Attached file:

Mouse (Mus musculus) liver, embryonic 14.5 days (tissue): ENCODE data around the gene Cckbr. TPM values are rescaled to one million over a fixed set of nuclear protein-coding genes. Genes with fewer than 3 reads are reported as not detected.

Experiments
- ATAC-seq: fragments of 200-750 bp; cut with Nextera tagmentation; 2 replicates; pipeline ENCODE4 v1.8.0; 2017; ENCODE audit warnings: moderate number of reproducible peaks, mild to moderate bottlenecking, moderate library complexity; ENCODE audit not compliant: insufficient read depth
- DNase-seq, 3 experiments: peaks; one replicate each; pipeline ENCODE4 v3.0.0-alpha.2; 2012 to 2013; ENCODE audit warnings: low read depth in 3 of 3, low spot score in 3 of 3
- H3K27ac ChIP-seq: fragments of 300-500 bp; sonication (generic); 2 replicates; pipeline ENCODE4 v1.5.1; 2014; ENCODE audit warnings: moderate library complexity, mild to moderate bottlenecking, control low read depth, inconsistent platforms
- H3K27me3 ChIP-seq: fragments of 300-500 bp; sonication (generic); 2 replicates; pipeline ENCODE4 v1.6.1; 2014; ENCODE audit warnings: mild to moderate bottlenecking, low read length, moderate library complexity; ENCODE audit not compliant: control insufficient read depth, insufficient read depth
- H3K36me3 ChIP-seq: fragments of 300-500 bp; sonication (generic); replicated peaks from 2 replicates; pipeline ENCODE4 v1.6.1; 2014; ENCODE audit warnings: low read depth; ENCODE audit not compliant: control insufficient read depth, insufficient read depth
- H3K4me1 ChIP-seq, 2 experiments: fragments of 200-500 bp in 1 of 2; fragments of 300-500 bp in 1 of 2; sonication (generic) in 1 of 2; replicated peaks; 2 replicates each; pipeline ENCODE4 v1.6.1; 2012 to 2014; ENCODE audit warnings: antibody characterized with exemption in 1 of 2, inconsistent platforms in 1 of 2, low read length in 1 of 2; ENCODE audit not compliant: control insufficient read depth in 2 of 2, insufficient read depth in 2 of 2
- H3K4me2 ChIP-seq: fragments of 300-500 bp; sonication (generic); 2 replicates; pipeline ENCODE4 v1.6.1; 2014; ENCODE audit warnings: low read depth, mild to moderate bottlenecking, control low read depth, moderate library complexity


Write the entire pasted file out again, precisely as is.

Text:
Mouse (Mus musculus) liver, embryonic 14.5 days (tissue): ENCODE data around the gene Cckbr. TPM values are rescaled to one million over a fixed set of nuclear protein-coding genes. Genes with fewer than 3 reads are reported as not detected.

Experiments
- ATAC-seq: fragments of 200-750 bp; cut with Nextera tagmentation; 2 replicates; pipeline ENCODE4 v1.8.0; 2017; ENCODE audit warnings: moderate number of reproducible peaks, mild to moderate bottlenecking, moderate library complexity; ENCODE audit not compliant: insufficient read depth
- DNase-seq, 3 experiments: peaks; one replicate each; pipeline ENCODE4 v3.0.0-alpha.2; 2012 to 2013; ENCODE audit warnings: low read depth in 3 of 3, low spot score in 3 of 3
- H3K27ac ChIP-seq: fragments of 300-500 bp; sonication (generic); 2 replicates; pipeline ENCODE4 v1.5.1; 2014; ENCODE audit warnings: moderate library complexity, mild to moderate bottlenecking, control low read depth, inconsistent platforms
- H3K27me3 ChIP-seq: fragments of 300-500 bp; sonication (generic); 2 replicates; pipeline ENCODE4 v1.6.1; 2014; ENCODE audit warnings: mild to moderate bottlenecking, low read length, moderate library complexity; ENCODE audit not compliant: control insufficient read depth, insufficient read depth
- H3K36me3 ChIP-seq: fragments of 300-500 bp; sonication (generic); replicated peaks from 2 replicates; pipeline ENCODE4 v1.6.1; 2014; ENCODE audit warnings: low read depth; ENCODE audit not compliant: control insufficient read depth, insufficient read depth
- H3K4me1 ChIP-seq, 2 experiments: fragments of 200-500 bp in 1 of 2; fragments of 300-500 bp in 1 of 2; sonication (generic) in 1 of 2; replicated peaks; 2 replicates each; pipeline ENCODE4 v1.6.1; 2012 to 2014; ENCODE audit warnings: antibody characterized with exemption in 1 of 2, inconsistent platforms in 1 of 2, low read length in 1 of 2; ENCODE audit not compliant: control insufficient read depth in 2 of 2, insufficient read depth in 2 of 2
- H3K4me2 ChIP-seq: fragments of 300-500 bp; sonication (generic); 2 replicates; pipeline ENCODE4 v1.6.1; 2014; ENCODE audit warnings: low read depth, mild to moderate bottlenecking, control low read depth, moderate library complexity